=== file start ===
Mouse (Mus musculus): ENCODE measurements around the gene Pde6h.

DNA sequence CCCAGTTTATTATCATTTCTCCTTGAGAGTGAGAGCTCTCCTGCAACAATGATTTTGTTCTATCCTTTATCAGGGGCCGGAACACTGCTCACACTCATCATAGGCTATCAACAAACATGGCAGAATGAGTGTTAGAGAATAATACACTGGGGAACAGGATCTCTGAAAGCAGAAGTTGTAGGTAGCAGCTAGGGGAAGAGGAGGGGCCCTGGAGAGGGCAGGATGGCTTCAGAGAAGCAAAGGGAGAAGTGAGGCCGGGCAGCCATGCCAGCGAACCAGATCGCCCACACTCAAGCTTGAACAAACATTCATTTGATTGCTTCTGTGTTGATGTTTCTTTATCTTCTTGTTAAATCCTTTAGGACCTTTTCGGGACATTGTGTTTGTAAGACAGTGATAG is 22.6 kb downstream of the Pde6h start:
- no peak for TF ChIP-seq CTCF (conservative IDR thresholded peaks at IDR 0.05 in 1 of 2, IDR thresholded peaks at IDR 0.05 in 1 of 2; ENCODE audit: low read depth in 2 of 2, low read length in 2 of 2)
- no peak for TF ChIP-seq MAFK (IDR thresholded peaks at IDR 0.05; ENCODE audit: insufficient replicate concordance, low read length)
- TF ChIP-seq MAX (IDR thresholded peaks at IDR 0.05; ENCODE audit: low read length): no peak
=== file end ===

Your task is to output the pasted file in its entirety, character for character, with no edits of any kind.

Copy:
Mouse (Mus musculus): ENCODE measurements around the gene Pde6h.

DNA sequence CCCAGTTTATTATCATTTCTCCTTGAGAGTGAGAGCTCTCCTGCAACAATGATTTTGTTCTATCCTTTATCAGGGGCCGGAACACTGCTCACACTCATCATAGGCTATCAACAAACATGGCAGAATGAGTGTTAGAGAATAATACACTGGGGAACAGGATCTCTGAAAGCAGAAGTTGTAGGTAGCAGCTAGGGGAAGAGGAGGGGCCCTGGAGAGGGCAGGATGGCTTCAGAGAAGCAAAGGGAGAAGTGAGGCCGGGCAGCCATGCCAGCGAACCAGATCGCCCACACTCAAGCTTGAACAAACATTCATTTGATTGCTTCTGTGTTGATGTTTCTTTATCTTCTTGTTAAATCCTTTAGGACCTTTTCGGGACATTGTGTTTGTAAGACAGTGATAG is 22.6 kb downstream of the Pde6h start:
- no peak for TF ChIP-seq CTCF (conservative IDR thresholded peaks at IDR 0.05 in 1 of 2, IDR thresholded peaks at IDR 0.05 in 1 of 2; ENCODE audit: low read depth in 2 of 2, low read length in 2 of 2)
- no peak for TF ChIP-seq MAFK (IDR thresholded peaks at IDR 0.05; ENCODE audit: insufficient replicate concordance, low read length)
- TF ChIP-seq MAX (IDR thresholded peaks at IDR 0.05; ENCODE audit: low read length): no peak